Three Versions Of The Man In The Basement (excerpt) Allie Light
The film story, then, surpasses real life by transforming experience, clarifying intent, linking cause to effect, adding perspective, telescoping and/or combining memories, sorting the remembered from the forgotten and imposing narrative onto the experience.In some respects a story—whatever the medium—cannot encompass all the truths of a life. In other respects the life, from which the story is being spun, is enlarged. This happens in the transformation of life to story. The characters become larger than the individuals, the story becomes clearer because the irrelevant, the trivial is abandoned. And always in the re-telling the present is imposed upon the past.Each tale—life story, literary story and film story—is a mutation of the others, yet each exists independently of the others and of its creator. Are the stories true? After all, everything really happened, though not in the manner portrayed. “Realism, in any case,” says Godard, “is never exactly the truth…behind the theater is life and behind life, the theater. My point of departure was the imaginary and I discovered the real; but behind the real there was the imaginary.
”from: Writing Our Way Out Of The Dark
Edited by Elizabeth Claman, Queen of Swords Press, 1995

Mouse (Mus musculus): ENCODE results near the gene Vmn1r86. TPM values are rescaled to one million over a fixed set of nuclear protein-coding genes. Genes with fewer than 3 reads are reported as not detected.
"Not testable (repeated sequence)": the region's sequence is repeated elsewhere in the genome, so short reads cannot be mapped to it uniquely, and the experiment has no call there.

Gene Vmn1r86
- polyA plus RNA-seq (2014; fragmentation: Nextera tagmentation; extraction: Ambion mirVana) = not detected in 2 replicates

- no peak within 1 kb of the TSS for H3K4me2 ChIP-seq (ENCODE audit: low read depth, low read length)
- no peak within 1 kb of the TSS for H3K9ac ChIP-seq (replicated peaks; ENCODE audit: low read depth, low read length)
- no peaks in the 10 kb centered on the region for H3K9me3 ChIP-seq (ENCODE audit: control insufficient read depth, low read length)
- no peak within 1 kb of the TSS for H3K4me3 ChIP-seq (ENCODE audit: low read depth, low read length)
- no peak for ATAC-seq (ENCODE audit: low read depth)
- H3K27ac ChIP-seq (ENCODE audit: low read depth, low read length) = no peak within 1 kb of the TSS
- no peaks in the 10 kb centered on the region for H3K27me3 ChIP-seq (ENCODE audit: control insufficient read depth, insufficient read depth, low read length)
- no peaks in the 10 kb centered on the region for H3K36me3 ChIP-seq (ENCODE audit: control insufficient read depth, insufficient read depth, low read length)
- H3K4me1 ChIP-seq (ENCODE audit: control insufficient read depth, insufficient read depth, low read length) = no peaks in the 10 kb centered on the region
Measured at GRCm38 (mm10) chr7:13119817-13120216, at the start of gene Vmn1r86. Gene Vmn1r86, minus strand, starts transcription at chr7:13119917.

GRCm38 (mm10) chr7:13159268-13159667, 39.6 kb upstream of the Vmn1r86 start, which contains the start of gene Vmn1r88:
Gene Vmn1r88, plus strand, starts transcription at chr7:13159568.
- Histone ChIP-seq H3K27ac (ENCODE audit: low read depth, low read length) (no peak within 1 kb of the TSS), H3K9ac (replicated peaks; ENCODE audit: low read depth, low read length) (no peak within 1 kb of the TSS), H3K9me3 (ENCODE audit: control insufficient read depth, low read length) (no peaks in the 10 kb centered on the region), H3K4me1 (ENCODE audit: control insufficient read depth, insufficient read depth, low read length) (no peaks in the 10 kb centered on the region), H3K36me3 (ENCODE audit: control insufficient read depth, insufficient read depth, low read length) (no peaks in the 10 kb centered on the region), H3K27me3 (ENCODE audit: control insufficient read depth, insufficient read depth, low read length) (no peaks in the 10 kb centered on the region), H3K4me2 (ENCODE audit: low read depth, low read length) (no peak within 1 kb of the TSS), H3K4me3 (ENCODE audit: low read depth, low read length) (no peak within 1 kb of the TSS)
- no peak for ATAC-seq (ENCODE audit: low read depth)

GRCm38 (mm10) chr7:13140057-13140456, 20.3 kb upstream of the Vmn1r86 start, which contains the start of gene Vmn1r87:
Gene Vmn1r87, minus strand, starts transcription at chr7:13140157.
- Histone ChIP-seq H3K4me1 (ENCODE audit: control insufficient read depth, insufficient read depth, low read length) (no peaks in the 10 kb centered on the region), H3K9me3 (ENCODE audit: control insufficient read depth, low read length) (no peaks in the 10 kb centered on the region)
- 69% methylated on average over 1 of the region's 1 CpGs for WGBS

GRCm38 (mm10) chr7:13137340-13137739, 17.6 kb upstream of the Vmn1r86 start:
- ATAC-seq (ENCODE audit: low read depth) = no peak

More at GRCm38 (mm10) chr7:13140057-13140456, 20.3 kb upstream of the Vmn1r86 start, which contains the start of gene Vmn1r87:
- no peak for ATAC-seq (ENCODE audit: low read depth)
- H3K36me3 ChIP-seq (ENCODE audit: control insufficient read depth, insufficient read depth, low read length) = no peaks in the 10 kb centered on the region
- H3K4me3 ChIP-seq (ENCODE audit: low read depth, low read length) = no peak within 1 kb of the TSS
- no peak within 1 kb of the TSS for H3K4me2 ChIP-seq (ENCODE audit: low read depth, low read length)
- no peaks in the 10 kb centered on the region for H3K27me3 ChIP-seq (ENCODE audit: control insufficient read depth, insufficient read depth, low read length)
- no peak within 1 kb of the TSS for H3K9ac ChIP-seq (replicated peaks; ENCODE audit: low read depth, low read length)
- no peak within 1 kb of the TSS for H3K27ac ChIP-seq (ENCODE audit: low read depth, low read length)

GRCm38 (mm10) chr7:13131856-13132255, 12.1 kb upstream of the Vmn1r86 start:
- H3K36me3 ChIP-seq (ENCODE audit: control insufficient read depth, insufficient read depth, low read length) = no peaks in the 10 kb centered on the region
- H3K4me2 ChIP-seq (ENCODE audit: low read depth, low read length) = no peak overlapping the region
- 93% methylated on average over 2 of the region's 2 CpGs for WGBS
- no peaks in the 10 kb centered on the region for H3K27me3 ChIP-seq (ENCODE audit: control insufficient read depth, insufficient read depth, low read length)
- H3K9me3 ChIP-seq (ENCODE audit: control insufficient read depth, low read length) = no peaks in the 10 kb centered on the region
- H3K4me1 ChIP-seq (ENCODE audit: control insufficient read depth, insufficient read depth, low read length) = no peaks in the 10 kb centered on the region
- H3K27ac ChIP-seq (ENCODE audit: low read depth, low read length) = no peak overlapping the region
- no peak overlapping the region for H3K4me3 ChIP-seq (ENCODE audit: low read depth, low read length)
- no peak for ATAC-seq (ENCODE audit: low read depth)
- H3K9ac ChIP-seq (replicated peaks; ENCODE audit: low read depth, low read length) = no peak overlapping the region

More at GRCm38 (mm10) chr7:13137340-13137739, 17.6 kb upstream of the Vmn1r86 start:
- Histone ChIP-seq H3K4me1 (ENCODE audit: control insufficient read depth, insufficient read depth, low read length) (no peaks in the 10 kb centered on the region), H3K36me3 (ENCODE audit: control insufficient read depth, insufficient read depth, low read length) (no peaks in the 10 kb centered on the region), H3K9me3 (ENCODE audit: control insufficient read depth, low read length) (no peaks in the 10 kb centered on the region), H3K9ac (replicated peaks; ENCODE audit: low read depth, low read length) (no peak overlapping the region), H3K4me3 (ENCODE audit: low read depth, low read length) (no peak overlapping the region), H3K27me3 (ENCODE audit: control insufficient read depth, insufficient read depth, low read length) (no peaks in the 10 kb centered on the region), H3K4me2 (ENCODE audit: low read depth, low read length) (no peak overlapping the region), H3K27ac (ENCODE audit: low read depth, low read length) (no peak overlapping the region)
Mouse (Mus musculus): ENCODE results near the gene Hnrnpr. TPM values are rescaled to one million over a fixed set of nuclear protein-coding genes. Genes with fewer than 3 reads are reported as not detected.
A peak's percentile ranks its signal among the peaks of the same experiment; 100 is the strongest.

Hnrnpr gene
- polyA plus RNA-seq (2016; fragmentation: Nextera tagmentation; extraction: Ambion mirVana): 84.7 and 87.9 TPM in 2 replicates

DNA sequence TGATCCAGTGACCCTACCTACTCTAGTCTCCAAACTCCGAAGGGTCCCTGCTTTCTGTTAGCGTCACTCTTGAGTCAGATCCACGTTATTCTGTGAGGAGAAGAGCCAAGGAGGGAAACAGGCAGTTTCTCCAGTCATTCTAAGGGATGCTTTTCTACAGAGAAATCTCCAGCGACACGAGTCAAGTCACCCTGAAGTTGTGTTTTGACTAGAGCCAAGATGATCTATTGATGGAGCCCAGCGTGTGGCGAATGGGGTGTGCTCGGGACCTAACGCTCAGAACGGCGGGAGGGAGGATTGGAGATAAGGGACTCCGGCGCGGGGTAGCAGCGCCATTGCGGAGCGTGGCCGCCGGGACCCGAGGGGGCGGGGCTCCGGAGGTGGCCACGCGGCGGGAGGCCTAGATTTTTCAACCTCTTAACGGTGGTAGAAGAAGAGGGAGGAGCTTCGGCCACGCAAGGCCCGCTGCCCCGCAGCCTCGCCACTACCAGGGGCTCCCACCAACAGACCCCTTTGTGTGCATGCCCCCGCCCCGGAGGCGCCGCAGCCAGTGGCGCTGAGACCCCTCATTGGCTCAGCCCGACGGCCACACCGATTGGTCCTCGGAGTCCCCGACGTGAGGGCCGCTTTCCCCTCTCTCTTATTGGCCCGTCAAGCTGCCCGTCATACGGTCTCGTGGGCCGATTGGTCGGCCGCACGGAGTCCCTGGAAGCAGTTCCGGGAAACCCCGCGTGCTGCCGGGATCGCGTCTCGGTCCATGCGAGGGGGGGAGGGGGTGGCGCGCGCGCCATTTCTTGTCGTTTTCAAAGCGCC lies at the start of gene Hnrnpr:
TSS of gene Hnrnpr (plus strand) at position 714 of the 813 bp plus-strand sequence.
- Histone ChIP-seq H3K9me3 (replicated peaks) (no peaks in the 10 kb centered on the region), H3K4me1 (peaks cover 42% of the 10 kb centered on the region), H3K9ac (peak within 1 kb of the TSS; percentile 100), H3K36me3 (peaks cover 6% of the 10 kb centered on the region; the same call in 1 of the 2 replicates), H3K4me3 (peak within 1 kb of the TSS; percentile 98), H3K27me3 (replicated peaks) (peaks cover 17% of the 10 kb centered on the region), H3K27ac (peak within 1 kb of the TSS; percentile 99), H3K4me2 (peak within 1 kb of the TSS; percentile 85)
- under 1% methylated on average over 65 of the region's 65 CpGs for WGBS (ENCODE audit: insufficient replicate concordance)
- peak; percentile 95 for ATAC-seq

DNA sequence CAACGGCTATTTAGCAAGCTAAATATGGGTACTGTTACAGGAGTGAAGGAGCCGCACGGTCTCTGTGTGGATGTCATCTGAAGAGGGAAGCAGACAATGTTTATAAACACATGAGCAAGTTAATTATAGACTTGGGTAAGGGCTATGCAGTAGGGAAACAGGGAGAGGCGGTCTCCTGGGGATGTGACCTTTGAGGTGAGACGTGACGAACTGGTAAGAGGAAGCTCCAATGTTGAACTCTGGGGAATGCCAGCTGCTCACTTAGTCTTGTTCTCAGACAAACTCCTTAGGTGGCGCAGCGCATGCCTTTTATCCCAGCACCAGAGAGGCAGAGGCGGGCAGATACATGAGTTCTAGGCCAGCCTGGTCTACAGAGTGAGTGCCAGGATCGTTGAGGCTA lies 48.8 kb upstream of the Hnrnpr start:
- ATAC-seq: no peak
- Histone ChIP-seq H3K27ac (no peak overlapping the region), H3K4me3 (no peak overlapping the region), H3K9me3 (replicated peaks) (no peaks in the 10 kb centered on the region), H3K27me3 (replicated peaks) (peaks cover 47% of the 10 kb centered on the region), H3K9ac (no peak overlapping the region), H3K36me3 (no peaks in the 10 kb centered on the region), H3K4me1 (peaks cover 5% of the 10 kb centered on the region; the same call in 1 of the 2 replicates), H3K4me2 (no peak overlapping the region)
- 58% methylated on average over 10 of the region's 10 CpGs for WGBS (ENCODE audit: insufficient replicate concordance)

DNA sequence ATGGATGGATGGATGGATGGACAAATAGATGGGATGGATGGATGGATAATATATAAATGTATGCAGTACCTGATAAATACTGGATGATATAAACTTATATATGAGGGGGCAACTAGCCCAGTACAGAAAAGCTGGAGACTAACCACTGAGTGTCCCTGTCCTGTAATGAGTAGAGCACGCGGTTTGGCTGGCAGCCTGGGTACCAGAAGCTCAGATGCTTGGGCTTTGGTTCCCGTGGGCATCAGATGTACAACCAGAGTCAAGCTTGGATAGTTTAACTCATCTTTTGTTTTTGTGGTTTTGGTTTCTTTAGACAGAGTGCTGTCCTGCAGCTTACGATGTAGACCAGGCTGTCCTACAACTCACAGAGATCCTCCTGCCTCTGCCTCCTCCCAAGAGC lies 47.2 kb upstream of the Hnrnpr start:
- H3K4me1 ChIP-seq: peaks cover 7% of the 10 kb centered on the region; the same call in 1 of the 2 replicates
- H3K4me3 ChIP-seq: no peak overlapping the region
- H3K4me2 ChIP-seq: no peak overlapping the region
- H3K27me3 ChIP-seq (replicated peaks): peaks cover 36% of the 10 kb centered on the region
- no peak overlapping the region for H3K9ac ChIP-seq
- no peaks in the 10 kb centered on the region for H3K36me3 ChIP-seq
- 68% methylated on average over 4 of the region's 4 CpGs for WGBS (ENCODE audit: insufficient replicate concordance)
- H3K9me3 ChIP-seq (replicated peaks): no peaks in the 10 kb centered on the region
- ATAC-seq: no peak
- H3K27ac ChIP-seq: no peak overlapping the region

Thorazine Shuffle (excerpt) Allie Light
And then there were the women in perpetual motion: they paced, lurched, fled. Some moved like sleepwalkers, somniferous in their tranquility, others were propelled by rages, by the snare of waking dreams unfolding before them. These women did not see us, did not hear us. The voices they heard were not ours, yet they flung themselves upon us. I was stalked by the cocoa spitter. She saved her nightly cocoa for me. She watched me and she followed me, cup in hand. I could keep her at bay with my eyes, but if I looked away, she was immediately in my face, spraying me with cocoa from her mouth or flicking it at me with her fingers--throwing only bits each time, measuring her supply. I had become so undifferentiated, permeable, that these hopeless women seemed like aspects of myself. They--we--were acting out parts of our lives that we had once lived through, or could not live through.
from: Out of Her Mind, Women Writing on Madness
Edited by Rebecca Shannonhouse, Random House2000
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